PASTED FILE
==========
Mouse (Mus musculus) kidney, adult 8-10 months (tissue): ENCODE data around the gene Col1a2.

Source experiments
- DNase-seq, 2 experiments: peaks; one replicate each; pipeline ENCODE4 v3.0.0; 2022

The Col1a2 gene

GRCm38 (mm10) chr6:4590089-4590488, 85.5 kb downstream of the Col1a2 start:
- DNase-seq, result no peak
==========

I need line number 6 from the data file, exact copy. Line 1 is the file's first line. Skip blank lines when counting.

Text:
- DNase-seq, result no peak